Noncurrent assets are company long-term investments where the full value will not be
realized within the accounting year. Examples of noncurrent assets include investments in
other companies, intangible assets such as goodwill, brand recognition and intellectual
property, and property, plant and equipment . Noncurrent assets appear on the company's
balance sheet .

Liabilities are present obligations to pay cash or cash equivalents by an entity. They represent
claims against the assets of the business.

Liabitity accounts have a normal credit balance. They are classified into current and
noncurrent liabilities.

Current liabilities is expected to be settled in the normal course of the enterprise’s operating
cycle. It is due to be settled within twelve months of the SFP date. Examples are accounts
payable, notes payable, accrued interest payable, SSS premium payable, withholding tax
payable, etc.

Noncurrent Liabilities also called long-term liabilities, are debts not anticipated to be
extinguished within the 12 months following the date of the balance sheet. If an entity’s
operating cycle is longer than 12 months, a noncurrent liability is an obligation not expected
to be extinguished in one operating cycle.

Shareholder’s Equity is the residual amount after deducting liabilities from assets. It
comprises the capital contribution and withdrawals by the owner. It is increased by capital
contribution of the owner and net income of the business, and decreased by the owner’s
withdrawals and net losses of the business.
Share Capital

Share capital , also called equity financing, is the total amount of money and property a
company has received for selling its shares to shareholders.

Share capital is listed in the company balance sheet in two sections. The first section is the
common or preferred stock section. This account is equal to the par value of the stock sold to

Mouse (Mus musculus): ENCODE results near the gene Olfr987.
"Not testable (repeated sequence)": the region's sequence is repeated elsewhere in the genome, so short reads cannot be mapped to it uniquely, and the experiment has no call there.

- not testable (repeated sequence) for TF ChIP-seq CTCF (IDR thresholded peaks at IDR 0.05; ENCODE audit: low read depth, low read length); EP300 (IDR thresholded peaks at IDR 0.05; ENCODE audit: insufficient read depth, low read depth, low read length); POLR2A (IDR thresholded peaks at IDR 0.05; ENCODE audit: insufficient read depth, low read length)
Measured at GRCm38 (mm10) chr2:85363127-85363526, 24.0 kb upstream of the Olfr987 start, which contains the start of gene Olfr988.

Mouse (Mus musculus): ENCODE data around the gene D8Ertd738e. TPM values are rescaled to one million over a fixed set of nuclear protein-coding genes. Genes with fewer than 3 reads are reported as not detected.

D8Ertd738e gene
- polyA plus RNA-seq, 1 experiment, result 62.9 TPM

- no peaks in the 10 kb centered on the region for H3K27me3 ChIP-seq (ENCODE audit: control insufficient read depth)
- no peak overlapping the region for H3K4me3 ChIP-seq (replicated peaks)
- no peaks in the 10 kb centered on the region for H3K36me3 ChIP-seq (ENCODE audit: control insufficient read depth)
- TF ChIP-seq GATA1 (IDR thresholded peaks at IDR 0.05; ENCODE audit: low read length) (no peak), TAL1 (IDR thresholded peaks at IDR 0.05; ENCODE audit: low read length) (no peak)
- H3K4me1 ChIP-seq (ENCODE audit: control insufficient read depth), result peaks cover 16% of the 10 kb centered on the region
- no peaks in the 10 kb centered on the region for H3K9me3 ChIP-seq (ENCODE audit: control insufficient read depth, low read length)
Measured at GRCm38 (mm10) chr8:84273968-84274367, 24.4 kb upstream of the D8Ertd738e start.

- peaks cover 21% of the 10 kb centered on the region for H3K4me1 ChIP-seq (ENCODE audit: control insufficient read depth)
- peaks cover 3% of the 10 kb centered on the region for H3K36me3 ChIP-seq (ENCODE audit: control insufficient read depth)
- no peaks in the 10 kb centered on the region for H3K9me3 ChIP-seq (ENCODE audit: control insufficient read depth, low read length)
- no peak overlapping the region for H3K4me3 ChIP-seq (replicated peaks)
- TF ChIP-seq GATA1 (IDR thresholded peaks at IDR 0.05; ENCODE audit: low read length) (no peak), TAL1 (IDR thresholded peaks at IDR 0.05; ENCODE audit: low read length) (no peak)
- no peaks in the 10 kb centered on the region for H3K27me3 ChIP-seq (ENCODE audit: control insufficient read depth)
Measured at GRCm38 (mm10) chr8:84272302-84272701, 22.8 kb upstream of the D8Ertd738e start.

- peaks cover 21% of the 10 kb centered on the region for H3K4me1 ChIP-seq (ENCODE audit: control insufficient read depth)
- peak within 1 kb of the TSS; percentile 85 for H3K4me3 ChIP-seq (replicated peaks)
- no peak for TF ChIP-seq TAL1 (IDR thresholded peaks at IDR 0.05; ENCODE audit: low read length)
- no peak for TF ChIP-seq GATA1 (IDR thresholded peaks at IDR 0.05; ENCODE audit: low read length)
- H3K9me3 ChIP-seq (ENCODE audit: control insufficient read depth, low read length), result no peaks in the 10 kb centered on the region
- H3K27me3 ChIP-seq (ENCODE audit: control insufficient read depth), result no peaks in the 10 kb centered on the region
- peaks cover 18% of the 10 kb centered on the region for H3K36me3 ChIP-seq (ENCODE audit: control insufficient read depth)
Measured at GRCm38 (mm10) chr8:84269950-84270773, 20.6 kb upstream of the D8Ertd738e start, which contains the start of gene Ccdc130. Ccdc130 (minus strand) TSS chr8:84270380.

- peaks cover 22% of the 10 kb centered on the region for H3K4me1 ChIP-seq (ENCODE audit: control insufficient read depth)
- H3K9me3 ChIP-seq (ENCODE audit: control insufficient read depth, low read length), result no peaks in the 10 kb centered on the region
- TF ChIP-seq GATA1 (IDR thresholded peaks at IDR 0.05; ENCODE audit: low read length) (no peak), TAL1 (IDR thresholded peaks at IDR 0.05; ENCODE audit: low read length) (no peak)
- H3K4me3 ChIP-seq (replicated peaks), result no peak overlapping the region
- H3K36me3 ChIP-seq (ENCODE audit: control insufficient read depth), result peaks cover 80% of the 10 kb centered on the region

the shareholders. Since stock par value is usually a nominal amount, stock is rarely sold for
par value. The amount paid in excess of par is an account called Additional Paid In Capital.

Retained earnings refer to the percentage of net earnings not paid out as dividends , but
retained by the company to be reinvested in its core business, or to pay debt. It is recorded
under shareholders' equity on the

balance sheet . The formula calculates retained earnings by adding net income to, or
subtracting any net losses from, beginning retained earnings, and subtracting any dividends
paid to shareholders.

Share Premium is the portion of the paid in capital representing excess over the par or stated
value. It is usually utilized to pay off equity expenses, which include underwriter fees. The
account can also be used in the issuance of bonus shares and for costs or expenses related to
this issuance.

Treasury stock (treasury shares) are the portion of shares that a company keeps in its own
treasury. Treasury stock may have come from a repurchase or buyback from shareholders, or
it may have never been issued to the public in the first place. These shares don't pay
dividends, have no voting rights and should not be included in shares outstanding
calculations.

Working capital is the difference of current assets less current liabilities.